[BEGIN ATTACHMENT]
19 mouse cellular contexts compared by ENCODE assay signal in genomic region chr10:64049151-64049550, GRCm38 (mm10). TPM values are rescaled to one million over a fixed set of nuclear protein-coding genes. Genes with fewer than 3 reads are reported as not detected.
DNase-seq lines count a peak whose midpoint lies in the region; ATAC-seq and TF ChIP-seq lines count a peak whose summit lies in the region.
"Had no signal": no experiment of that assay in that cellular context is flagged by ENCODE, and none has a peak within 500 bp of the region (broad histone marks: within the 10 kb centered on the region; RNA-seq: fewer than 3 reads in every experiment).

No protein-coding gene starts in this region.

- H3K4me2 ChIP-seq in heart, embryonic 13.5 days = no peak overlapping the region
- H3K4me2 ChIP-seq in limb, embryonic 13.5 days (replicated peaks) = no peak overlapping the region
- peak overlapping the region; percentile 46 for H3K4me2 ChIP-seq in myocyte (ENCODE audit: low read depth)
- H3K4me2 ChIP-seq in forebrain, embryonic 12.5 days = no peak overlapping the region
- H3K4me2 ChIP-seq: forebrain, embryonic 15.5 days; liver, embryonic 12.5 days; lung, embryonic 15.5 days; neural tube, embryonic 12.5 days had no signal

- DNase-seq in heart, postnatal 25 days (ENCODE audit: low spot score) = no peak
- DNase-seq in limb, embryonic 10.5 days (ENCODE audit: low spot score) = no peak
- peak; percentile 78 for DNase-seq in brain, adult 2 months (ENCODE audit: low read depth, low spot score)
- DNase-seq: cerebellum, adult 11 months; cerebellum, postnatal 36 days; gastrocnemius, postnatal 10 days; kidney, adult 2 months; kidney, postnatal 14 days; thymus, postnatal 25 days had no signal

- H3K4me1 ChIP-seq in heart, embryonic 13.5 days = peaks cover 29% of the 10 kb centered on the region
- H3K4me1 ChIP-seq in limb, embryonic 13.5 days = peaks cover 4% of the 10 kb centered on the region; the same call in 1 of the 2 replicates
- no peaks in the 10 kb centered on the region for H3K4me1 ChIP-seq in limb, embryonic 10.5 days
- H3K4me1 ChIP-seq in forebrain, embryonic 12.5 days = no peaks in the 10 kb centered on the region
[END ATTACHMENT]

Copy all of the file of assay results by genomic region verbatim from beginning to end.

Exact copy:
19 mouse cellular contexts compared by ENCODE assay signal in genomic region chr10:64049151-64049550, GRCm38 (mm10). TPM values are rescaled to one million over a fixed set of nuclear protein-coding genes. Genes with fewer than 3 reads are reported as not detected.
DNase-seq lines count a peak whose midpoint lies in the region; ATAC-seq and TF ChIP-seq lines count a peak whose summit lies in the region.
"Had no signal": no experiment of that assay in that cellular context is flagged by ENCODE, and none has a peak within 500 bp of the region (broad histone marks: within the 10 kb centered on the region; RNA-seq: fewer than 3 reads in every experiment).

No protein-coding gene starts in this region.

- H3K4me2 ChIP-seq in heart, embryonic 13.5 days = no peak overlapping the region
- H3K4me2 ChIP-seq in limb, embryonic 13.5 days (replicated peaks) = no peak overlapping the region
- peak overlapping the region; percentile 46 for H3K4me2 ChIP-seq in myocyte (ENCODE audit: low read depth)
- H3K4me2 ChIP-seq in forebrain, embryonic 12.5 days = no peak overlapping the region
- H3K4me2 ChIP-seq: forebrain, embryonic 15.5 days; liver, embryonic 12.5 days; lung, embryonic 15.5 days; neural tube, embryonic 12.5 days had no signal

- DNase-seq in heart, postnatal 25 days (ENCODE audit: low spot score) = no peak
- DNase-seq in limb, embryonic 10.5 days (ENCODE audit: low spot score) = no peak
- peak; percentile 78 for DNase-seq in brain, adult 2 months (ENCODE audit: low read depth, low spot score)
- DNase-seq: cerebellum, adult 11 months; cerebellum, postnatal 36 days; gastrocnemius, postnatal 10 days; kidney, adult 2 months; kidney, postnatal 14 days; thymus, postnatal 25 days had no signal

- H3K4me1 ChIP-seq in heart, embryonic 13.5 days = peaks cover 29% of the 10 kb centered on the region
- H3K4me1 ChIP-seq in limb, embryonic 13.5 days = peaks cover 4% of the 10 kb centered on the region; the same call in 1 of the 2 replicates
- no peaks in the 10 kb centered on the region for H3K4me1 ChIP-seq in limb, embryonic 10.5 days
- H3K4me1 ChIP-seq in forebrain, embryonic 12.5 days = no peaks in the 10 kb centered on the region